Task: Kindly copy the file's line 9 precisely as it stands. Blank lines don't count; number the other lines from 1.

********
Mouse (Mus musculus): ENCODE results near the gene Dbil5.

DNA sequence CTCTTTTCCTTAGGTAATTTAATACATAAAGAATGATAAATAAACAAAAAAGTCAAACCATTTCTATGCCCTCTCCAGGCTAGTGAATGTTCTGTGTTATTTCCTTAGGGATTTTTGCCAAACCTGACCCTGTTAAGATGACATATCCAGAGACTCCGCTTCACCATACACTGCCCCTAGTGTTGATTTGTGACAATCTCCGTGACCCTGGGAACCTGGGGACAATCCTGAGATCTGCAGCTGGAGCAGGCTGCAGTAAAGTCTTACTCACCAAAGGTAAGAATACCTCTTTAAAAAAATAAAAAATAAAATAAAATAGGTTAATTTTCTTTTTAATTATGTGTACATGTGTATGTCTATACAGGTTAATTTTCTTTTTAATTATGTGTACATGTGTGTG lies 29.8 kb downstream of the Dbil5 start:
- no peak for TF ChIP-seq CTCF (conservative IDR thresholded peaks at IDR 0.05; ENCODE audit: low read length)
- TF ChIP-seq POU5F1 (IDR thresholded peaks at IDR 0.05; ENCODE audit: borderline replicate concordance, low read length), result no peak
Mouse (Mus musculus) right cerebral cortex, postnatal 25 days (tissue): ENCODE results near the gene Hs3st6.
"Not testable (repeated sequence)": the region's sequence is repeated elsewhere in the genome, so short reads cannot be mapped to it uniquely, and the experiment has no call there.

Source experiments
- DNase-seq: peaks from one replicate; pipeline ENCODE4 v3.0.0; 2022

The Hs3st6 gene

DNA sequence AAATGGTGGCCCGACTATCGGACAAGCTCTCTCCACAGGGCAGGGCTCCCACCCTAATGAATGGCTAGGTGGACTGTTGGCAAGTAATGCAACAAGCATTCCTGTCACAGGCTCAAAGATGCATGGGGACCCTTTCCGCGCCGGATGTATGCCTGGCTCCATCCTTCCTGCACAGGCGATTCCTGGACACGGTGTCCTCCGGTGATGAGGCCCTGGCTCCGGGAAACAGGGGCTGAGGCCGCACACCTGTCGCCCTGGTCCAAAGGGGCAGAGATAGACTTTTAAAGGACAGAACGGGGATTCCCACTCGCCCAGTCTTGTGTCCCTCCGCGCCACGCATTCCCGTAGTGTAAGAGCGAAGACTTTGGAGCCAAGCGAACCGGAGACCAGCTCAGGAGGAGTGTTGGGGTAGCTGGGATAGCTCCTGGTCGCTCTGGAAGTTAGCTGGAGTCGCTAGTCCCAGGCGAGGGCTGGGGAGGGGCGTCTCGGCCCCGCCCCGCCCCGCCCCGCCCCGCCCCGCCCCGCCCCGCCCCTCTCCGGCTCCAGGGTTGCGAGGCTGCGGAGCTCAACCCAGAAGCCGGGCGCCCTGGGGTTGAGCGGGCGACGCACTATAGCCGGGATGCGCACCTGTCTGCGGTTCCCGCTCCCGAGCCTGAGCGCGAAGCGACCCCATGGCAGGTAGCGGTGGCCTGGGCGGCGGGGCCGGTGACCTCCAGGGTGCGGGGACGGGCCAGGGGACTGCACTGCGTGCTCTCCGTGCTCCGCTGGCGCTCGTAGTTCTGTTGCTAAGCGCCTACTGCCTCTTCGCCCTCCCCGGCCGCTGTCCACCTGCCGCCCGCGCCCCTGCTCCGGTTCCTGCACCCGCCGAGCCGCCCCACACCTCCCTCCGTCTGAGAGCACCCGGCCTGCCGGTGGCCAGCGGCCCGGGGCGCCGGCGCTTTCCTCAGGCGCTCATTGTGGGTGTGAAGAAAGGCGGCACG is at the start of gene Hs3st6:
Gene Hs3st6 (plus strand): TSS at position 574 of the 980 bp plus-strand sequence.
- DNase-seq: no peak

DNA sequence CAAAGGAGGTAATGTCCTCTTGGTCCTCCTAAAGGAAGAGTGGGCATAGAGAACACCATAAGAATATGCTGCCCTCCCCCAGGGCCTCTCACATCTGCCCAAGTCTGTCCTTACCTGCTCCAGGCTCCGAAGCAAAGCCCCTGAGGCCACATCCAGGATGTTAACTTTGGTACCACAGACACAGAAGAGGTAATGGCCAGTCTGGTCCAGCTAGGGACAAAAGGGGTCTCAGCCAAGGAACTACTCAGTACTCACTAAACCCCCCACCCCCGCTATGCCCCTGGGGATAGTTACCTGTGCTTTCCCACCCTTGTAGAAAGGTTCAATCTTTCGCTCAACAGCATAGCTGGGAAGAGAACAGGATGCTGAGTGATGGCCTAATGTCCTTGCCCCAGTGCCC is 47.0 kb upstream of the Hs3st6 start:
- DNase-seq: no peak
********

The Hs3st6 gene